Susan Neville, The Town of Whispering Dolls, FC2, 2020

[Review Guidelines]



A new Susan Neville book is a cause for celebration. We're fans here, having published two of the stories ("Resurrection" and "Grotto") in her newest, The Town of Whispering Dolls. So it's not a shocker that we're super into her new collection, the winner of the Catherine Doctorow Prize for Innovative Fiction from FC2.
     I've been on a bit of a doll kick myself over the past few years for reasons I can't entirely articulate, and have found Susan Neville to be an excellent fellow traveler. We talked about her essay, "The Woman Who Sculpts the Dolls Is Named Gretel Ehrlich Turner" (linked in this conversation on Essay Daily if you'd like to read it, or check out Fabrications, the essay collection that contains it and a whole bunch of fantastic essays on the way we make things in America) that follows Neville and a friend of hers as they visit a doll factory and think together about friendship and dolls.
     I'm a recent convert to doll lit, if that's a thing (my colleague Kate Bernheimer teaches a course on puppets and dolls, so I'm feeling like it is indeed a thing), and have been studying up on dollology. I picked up a good primer on dollology, Kenneth Gross's On Dolls, which I strongly recommend if you too are drawn to dolls but aren't quite yet sure why.
     It's an anthology of some of the big writers on dolls, and while it is great, I was struck by how few of the contributors were women (two). Reading Neville thinking about dolls (in that essay above), I was astounded by just how mired in gender my own thinking about dolls was, and in fact is. I suppose it's inevitable, since dolls are so strongly identified with female domesticity and girlhood in our culture, but reading Neville looking at dolls I felt differently about them, and about the way I'd been seeing them.
     The Town of Whispering Dolls follows these ideas from nonfiction into fiction (though I'm not sure that Neville cares all that much about fiction's fictionness or nonfiction's nonfictionness: I noticed a few details reoccurring from her earlier essays in these stories, which was a pleasure).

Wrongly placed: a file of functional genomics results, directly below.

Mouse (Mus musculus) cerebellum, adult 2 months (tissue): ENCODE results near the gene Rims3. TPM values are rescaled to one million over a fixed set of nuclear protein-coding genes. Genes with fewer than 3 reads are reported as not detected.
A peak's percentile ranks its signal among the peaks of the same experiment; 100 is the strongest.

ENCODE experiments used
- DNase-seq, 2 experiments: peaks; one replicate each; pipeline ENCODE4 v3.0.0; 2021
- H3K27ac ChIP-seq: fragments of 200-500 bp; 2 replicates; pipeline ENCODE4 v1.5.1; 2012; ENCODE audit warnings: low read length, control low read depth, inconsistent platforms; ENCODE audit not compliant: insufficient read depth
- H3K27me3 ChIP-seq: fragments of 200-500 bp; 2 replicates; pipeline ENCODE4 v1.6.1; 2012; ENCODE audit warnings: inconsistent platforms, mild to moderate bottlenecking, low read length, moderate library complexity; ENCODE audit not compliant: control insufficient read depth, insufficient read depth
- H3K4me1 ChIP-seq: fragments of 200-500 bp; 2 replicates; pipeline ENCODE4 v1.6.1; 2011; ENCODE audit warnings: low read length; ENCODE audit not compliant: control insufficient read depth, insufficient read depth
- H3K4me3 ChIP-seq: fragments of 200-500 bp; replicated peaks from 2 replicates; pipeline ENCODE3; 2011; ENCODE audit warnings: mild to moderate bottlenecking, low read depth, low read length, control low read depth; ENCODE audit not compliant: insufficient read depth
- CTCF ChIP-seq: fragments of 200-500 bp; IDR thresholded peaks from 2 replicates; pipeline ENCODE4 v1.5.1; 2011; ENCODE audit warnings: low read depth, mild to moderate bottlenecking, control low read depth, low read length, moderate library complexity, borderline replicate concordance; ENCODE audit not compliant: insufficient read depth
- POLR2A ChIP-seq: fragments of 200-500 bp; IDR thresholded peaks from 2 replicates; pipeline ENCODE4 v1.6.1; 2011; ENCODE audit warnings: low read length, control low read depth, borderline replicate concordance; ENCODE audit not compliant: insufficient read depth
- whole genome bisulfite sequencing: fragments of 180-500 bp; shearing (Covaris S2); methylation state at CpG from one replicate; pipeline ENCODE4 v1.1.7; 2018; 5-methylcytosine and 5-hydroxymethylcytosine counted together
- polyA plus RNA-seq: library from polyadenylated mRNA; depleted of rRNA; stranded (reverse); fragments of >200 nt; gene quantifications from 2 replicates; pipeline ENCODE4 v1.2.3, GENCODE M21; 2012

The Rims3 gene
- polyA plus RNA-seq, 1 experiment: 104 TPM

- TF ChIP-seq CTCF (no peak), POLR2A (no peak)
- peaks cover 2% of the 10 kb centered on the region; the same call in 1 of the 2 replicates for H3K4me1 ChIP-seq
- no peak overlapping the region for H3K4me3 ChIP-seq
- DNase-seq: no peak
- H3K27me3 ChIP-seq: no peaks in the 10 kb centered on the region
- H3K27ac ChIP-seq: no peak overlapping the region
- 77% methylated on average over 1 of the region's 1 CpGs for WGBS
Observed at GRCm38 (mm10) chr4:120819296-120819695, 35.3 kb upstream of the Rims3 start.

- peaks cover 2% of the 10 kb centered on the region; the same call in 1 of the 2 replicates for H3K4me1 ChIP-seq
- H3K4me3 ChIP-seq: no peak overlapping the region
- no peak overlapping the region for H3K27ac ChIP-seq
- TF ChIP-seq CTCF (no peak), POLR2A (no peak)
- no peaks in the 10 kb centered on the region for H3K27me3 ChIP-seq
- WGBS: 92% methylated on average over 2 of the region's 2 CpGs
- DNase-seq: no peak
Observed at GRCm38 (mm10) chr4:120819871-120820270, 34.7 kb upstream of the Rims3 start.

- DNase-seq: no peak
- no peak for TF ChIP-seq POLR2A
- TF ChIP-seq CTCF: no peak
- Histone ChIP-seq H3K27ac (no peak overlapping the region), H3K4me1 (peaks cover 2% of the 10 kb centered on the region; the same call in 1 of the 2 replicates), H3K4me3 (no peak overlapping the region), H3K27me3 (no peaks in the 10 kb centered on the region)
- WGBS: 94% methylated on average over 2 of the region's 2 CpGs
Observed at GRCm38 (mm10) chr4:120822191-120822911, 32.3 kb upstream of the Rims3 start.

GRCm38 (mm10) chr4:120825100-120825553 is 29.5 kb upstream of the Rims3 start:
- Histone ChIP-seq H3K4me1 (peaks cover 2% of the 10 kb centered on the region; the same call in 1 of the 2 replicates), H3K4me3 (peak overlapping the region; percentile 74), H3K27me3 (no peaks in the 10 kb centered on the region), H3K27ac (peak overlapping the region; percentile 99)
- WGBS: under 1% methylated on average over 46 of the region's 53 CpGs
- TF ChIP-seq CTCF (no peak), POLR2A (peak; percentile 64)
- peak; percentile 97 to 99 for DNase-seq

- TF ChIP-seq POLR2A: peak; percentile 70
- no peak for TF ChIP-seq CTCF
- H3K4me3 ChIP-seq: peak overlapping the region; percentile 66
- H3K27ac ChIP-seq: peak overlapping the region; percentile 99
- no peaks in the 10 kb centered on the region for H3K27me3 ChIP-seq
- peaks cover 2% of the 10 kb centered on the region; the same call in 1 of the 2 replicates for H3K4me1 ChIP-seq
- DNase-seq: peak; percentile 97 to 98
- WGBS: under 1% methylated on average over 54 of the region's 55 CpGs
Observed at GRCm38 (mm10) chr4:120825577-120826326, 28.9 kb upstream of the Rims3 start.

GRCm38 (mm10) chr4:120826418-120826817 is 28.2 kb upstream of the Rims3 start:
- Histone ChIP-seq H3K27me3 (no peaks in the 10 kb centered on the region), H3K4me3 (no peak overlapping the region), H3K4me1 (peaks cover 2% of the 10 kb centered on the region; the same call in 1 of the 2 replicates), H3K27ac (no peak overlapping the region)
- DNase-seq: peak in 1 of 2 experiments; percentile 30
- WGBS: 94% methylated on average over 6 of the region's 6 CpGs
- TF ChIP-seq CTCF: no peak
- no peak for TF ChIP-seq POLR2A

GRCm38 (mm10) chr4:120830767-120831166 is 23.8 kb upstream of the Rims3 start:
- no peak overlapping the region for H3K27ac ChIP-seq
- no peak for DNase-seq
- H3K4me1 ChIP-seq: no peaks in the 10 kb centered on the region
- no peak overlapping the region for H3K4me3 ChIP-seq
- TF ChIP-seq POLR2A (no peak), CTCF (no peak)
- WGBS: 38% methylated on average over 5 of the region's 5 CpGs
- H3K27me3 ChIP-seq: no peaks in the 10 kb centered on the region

I very much enjoyed feeling the presence of Neville's other books in this one, like the factories of her essay collection Fabrication, the presence of weird Indiana and the cognizance of how little it's seen when flown over in a plane (this is a familiar feeling of resentment for this reader, and surely also you, if you grew up in or belonged to one of the so-called flyover states. Neville teaches in Indiana, and while her work certainly doesn't glorify the changing physical and economic landscape of the state, it does make me want to go there every time I read another story.
     I mean, I know this Indiana isn't the real Indiana (and what is that, sir, I ask myself, and have no good answer: it's a fiction we're in, and Neville is mythologizing it. But her Indiana is weird and appealing, filled with grottoes, closed veneer factories, oil welling up in baptismal pools. It's a Tales from the Darkside Indiana but it's also the real Indiana, in which towns are collapsing due to drugs, economic devastation, or environmental catastrophe. So it is the real Indiana, just not (as the Tales from the Darkside intro tells us) as brightly lit.
     What is the difference between the real world and the dark world, anyway? Have I learned nothing else from 2020?
     After having purchased the entire run of Tales from the Darkside on DVD in the first month of the pandemic, I've been slowly rewatching it. It's not very good so far (I'm only through Season 2, so don't @ me). There are a few good ones, but mostly
     The reason I'm telling you about it here is because I get that uncanny flipping feeling from Susan Neville's work that I did from the introduction to Tales from the Darkside, which consisted of a series of bucolic rural scenes presented, accompanied by a creepy voice and a proto-X-Files synth score—

tales from the darkside birch trees

—which then flip into the negative version of itself, and off we go into some weird new 1980s story:

tales from the darkside title